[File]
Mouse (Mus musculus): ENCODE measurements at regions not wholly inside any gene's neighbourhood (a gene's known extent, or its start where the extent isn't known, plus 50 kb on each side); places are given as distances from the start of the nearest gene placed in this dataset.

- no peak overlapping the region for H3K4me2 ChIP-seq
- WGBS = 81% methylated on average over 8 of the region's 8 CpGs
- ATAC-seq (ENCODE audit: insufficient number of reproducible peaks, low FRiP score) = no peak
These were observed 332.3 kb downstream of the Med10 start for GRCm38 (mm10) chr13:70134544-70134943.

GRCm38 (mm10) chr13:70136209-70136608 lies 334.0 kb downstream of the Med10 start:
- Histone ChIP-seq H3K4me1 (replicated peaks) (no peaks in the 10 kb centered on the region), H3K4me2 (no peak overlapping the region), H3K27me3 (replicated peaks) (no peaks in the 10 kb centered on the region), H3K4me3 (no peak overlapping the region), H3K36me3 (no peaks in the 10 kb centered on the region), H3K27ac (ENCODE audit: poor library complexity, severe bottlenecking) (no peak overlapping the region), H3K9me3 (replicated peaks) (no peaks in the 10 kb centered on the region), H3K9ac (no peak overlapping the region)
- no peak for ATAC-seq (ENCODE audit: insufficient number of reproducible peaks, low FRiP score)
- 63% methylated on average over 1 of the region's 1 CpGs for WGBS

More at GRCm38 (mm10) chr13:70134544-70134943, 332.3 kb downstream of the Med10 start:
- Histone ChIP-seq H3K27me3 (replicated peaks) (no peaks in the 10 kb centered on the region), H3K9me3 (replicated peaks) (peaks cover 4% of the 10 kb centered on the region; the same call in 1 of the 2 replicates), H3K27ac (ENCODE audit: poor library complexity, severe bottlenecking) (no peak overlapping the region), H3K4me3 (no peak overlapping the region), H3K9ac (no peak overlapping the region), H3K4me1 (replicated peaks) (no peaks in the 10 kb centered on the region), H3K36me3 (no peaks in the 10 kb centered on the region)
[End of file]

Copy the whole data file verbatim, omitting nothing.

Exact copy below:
Mouse (Mus musculus): ENCODE measurements at regions not wholly inside any gene's neighbourhood (a gene's known extent, or its start where the extent isn't known, plus 50 kb on each side); places are given as distances from the start of the nearest gene placed in this dataset.

- no peak overlapping the region for H3K4me2 ChIP-seq
- WGBS = 81% methylated on average over 8 of the region's 8 CpGs
- ATAC-seq (ENCODE audit: insufficient number of reproducible peaks, low FRiP score) = no peak
These were observed 332.3 kb downstream of the Med10 start for GRCm38 (mm10) chr13:70134544-70134943.

GRCm38 (mm10) chr13:70136209-70136608 lies 334.0 kb downstream of the Med10 start:
- Histone ChIP-seq H3K4me1 (replicated peaks) (no peaks in the 10 kb centered on the region), H3K4me2 (no peak overlapping the region), H3K27me3 (replicated peaks) (no peaks in the 10 kb centered on the region), H3K4me3 (no peak overlapping the region), H3K36me3 (no peaks in the 10 kb centered on the region), H3K27ac (ENCODE audit: poor library complexity, severe bottlenecking) (no peak overlapping the region), H3K9me3 (replicated peaks) (no peaks in the 10 kb centered on the region), H3K9ac (no peak overlapping the region)
- no peak for ATAC-seq (ENCODE audit: insufficient number of reproducible peaks, low FRiP score)
- 63% methylated on average over 1 of the region's 1 CpGs for WGBS

More at GRCm38 (mm10) chr13:70134544-70134943, 332.3 kb downstream of the Med10 start:
- Histone ChIP-seq H3K27me3 (replicated peaks) (no peaks in the 10 kb centered on the region), H3K9me3 (replicated peaks) (peaks cover 4% of the 10 kb centered on the region; the same call in 1 of the 2 replicates), H3K27ac (ENCODE audit: poor library complexity, severe bottlenecking) (no peak overlapping the region), H3K4me3 (no peak overlapping the region), H3K9ac (no peak overlapping the region), H3K4me1 (replicated peaks) (no peaks in the 10 kb centered on the region), H3K36me3 (no peaks in the 10 kb centered on the region)